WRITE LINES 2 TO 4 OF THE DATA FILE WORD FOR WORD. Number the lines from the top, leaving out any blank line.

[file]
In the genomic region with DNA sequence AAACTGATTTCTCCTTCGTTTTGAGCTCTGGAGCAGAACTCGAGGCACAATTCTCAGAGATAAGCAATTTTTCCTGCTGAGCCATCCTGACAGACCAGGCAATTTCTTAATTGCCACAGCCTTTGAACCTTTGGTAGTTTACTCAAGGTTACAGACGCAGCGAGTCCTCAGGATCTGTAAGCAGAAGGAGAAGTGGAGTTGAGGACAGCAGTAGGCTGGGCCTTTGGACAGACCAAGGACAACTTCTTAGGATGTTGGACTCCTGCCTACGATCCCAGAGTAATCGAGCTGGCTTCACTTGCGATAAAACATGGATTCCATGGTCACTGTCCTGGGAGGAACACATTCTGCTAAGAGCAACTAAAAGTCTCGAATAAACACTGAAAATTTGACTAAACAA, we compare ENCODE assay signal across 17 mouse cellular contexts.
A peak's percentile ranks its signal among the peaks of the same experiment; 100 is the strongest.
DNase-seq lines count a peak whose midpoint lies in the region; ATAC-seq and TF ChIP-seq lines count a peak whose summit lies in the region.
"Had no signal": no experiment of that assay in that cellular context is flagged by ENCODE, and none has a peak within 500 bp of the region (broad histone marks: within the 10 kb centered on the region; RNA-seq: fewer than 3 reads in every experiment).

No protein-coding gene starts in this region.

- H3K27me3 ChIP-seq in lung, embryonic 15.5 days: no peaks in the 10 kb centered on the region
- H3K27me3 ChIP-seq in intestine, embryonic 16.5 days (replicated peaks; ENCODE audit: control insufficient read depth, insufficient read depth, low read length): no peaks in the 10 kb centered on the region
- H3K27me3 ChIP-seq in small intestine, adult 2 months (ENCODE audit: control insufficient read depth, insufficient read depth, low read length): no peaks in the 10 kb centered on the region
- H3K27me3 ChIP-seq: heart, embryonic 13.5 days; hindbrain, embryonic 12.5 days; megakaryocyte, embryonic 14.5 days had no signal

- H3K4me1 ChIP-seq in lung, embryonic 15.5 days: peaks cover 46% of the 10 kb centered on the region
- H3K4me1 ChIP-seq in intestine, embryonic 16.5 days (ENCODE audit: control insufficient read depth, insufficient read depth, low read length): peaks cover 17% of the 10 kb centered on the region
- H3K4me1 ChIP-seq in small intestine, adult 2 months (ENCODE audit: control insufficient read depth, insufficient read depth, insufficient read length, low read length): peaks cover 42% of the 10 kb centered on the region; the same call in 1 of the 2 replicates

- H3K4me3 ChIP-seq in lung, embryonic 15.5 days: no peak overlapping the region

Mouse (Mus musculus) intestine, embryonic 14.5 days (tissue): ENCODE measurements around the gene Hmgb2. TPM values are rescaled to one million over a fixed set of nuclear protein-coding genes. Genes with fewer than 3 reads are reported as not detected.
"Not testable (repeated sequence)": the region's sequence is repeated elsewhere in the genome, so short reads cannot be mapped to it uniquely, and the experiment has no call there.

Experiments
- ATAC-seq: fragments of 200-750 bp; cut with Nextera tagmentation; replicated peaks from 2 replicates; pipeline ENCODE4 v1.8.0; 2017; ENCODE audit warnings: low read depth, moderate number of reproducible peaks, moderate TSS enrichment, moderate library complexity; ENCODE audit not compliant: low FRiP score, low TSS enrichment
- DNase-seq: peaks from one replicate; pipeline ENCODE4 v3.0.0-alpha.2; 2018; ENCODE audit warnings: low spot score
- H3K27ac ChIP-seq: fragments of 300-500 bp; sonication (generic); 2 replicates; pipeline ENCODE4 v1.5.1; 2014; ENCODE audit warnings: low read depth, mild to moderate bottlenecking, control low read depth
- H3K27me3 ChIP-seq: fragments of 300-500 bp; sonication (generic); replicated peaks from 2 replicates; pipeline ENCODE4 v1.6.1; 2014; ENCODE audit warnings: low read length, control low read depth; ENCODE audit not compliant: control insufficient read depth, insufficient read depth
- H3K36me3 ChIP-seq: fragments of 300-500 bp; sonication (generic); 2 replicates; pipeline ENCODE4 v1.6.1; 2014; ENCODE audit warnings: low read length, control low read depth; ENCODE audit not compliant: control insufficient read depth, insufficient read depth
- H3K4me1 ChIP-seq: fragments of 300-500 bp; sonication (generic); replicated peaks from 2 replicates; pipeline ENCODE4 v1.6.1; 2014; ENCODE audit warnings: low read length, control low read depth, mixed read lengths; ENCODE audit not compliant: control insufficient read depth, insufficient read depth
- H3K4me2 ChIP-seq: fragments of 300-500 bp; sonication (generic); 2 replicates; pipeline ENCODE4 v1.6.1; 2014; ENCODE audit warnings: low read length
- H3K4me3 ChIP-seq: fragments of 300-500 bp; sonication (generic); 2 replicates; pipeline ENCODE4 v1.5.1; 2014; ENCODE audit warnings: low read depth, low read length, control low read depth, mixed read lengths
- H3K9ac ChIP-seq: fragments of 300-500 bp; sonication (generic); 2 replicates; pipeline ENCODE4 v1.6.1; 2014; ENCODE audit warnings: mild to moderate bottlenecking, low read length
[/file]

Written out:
A peak's percentile ranks its signal among the peaks of the same experiment; 100 is the strongest.
DNase-seq lines count a peak whose midpoint lies in the region; ATAC-seq and TF ChIP-seq lines count a peak whose summit lies in the region.
"Had no signal": no experiment of that assay in that cellular context is flagged by ENCODE, and none has a peak within 500 bp of the region (broad histone marks: within the 10 kb centered on the region; RNA-seq: fewer than 3 reads in every experiment).